Addicted Parents with Children

“Forgotten children”
The children of addicted parents or mothers as a rule experience neglect or the absence of the secure relationships and emotional attention that they need for their own development. The children of addicted parents or mothers are usually left to fend for themselves. They are exposed to traumas and overtaxing situations which they cannot cope with on their own. In the relevant literature they are frequently described as “forgotten children”.

Target group
Drug-addicted parents who wish to or must change their SUD  problem and the relationship with their children.

Risk of dependency-related disorders
Children can develop role patterns that involve a reversal in the roles of the parent/mother-child relationship (parentalisation). This is inhibiting and damaging for the children’s personal development. In this way, in many cases, anxiety, depression and other psychological symptoms develop, as well as the risk of developing dependency-related disorders themselves in adulthood.

During pregnancy
Children who are exposed to the toxic effect of alcohol and drugs in the womb during pregnancy may already come into the world with damage to their health (growth disorders, deformations, dysfunctions of the central nervous system etc.). Special attention must be paid to these problems in the therapeutic care and therapy/rehabilitation – with special preventative measures and therapy options for parents/mothers and their children.

Therapy/re­ha­bi­li­ta­ti­on
Mothers who are addicted and want to live an abstinent life are admitted to the Bin­der social welfare and young people’s welfare institute together with their children. A focus is on the care and therapy/rehabilitation of the addicted mothers. Here it is a question of support in the development of parenting abilities and the shaping of relations with the children. Work- and occupational therapy, clinical-health psychology, psychotherapy, special group options for mothers and/or fathers, self-help forums, support in child care, further education and training, medical and psychiatric care, care and mentoring by social workers, and sport and leisure time are the main cornerstones.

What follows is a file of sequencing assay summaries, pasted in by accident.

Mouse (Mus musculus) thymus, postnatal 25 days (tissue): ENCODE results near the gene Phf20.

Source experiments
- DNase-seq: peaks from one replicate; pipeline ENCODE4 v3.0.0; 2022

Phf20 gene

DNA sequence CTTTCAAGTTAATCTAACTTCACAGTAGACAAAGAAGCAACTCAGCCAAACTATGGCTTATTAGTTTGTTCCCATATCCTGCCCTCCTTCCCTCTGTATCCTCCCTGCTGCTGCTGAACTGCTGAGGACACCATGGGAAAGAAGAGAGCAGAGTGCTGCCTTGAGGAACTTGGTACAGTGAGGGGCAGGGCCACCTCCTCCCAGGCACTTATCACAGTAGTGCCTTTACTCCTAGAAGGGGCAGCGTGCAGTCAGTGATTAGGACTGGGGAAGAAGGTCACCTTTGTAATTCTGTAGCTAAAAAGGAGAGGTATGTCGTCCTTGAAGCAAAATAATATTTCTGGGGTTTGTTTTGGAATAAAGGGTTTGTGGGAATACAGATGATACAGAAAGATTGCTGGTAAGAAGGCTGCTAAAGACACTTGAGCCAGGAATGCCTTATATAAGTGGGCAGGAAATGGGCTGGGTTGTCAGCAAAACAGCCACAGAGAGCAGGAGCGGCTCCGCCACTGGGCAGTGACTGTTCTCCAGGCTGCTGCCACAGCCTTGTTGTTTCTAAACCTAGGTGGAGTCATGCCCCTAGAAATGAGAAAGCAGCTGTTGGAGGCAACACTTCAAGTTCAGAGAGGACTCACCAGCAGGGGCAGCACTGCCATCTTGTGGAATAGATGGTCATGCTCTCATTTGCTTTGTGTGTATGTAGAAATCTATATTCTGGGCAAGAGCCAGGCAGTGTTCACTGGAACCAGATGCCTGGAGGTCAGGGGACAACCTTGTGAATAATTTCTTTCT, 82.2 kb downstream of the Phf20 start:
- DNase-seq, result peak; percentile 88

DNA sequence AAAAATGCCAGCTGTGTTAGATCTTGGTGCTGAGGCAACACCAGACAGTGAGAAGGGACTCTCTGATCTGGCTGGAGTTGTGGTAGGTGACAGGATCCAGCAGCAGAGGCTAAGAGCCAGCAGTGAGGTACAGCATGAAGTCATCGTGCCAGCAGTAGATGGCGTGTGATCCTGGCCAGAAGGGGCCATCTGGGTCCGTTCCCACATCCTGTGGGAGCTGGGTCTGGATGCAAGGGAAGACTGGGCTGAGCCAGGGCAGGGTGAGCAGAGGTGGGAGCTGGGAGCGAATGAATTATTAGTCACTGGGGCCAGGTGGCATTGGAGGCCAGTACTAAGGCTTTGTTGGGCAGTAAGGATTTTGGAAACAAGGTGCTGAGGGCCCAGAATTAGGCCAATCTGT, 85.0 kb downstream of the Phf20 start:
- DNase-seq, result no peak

The Ma­ri­en­hof young people’s welfare institute/specialist hospital has been offering therapy/rehabilitation for SUD substituting parents and their children since 2012.

The welfare of the children always comes first
What is important here is social-pedagogic, psychotherapeutic and clinical-health psychological measures that are adapted to the individual children’s requirements and of course offer the chance to attend external kindergartens and schools.

Objective
The main objective is prevention and breaking the cycle of SUD  as well as promoting the development of the children, preventing detrimental living conditions and supporting the offer of reliable, stable relationships.
Since 2013 a cooperation contract has been in place between MAG ELF (Office for Young People and the Family) and the Vienna drug assistance network (SDHN) in relation to the care of pregnant women/mothers/fathers/parents who consume prescription and non-prescription psychoactive substances, and the care of their children.